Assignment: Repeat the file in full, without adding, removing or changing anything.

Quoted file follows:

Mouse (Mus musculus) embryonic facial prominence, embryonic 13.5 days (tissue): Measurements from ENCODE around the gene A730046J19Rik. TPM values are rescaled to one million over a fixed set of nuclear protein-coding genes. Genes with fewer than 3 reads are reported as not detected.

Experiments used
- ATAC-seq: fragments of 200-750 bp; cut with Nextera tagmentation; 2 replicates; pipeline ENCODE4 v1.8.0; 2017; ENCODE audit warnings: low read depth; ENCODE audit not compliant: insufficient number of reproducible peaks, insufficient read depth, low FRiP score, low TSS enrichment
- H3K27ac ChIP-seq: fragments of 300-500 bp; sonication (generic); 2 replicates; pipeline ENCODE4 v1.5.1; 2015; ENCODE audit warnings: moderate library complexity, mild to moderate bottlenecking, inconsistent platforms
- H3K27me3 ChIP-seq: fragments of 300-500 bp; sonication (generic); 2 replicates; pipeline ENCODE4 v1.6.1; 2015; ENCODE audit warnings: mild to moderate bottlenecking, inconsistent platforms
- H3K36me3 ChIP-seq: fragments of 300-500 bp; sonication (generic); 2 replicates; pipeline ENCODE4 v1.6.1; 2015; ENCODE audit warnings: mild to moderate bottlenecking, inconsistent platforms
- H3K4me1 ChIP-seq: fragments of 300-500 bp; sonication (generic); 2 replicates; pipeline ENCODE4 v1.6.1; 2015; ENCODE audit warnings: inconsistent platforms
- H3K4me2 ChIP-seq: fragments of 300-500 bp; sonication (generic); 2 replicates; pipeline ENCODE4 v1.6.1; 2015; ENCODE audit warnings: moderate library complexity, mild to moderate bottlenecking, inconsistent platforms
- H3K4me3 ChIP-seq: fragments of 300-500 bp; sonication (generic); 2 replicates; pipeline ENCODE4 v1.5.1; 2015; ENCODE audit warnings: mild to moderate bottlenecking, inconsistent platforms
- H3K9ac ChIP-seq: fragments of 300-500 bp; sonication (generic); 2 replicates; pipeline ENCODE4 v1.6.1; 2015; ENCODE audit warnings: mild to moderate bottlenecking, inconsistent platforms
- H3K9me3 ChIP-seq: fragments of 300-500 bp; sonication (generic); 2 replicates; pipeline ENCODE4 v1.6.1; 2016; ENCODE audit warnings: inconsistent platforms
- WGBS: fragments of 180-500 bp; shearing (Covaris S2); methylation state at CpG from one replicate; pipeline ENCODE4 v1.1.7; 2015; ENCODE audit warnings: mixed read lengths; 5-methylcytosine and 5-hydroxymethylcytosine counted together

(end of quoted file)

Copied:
Mouse (Mus musculus) embryonic facial prominence, embryonic 13.5 days (tissue): Measurements from ENCODE around the gene A730046J19Rik. TPM values are rescaled to one million over a fixed set of nuclear protein-coding genes. Genes with fewer than 3 reads are reported as not detected.

Experiments used
- ATAC-seq: fragments of 200-750 bp; cut with Nextera tagmentation; 2 replicates; pipeline ENCODE4 v1.8.0; 2017; ENCODE audit warnings: low read depth; ENCODE audit not compliant: insufficient number of reproducible peaks, insufficient read depth, low FRiP score, low TSS enrichment
- H3K27ac ChIP-seq: fragments of 300-500 bp; sonication (generic); 2 replicates; pipeline ENCODE4 v1.5.1; 2015; ENCODE audit warnings: moderate library complexity, mild to moderate bottlenecking, inconsistent platforms
- H3K27me3 ChIP-seq: fragments of 300-500 bp; sonication (generic); 2 replicates; pipeline ENCODE4 v1.6.1; 2015; ENCODE audit warnings: mild to moderate bottlenecking, inconsistent platforms
- H3K36me3 ChIP-seq: fragments of 300-500 bp; sonication (generic); 2 replicates; pipeline ENCODE4 v1.6.1; 2015; ENCODE audit warnings: mild to moderate bottlenecking, inconsistent platforms
- H3K4me1 ChIP-seq: fragments of 300-500 bp; sonication (generic); 2 replicates; pipeline ENCODE4 v1.6.1; 2015; ENCODE audit warnings: inconsistent platforms
- H3K4me2 ChIP-seq: fragments of 300-500 bp; sonication (generic); 2 replicates; pipeline ENCODE4 v1.6.1; 2015; ENCODE audit warnings: moderate library complexity, mild to moderate bottlenecking, inconsistent platforms
- H3K4me3 ChIP-seq: fragments of 300-500 bp; sonication (generic); 2 replicates; pipeline ENCODE4 v1.5.1; 2015; ENCODE audit warnings: mild to moderate bottlenecking, inconsistent platforms
- H3K9ac ChIP-seq: fragments of 300-500 bp; sonication (generic); 2 replicates; pipeline ENCODE4 v1.6.1; 2015; ENCODE audit warnings: mild to moderate bottlenecking, inconsistent platforms
- H3K9me3 ChIP-seq: fragments of 300-500 bp; sonication (generic); 2 replicates; pipeline ENCODE4 v1.6.1; 2016; ENCODE audit warnings: inconsistent platforms
- WGBS: fragments of 180-500 bp; shearing (Covaris S2); methylation state at CpG from one replicate; pipeline ENCODE4 v1.1.7; 2015; ENCODE audit warnings: mixed read lengths; 5-methylcytosine and 5-hydroxymethylcytosine counted together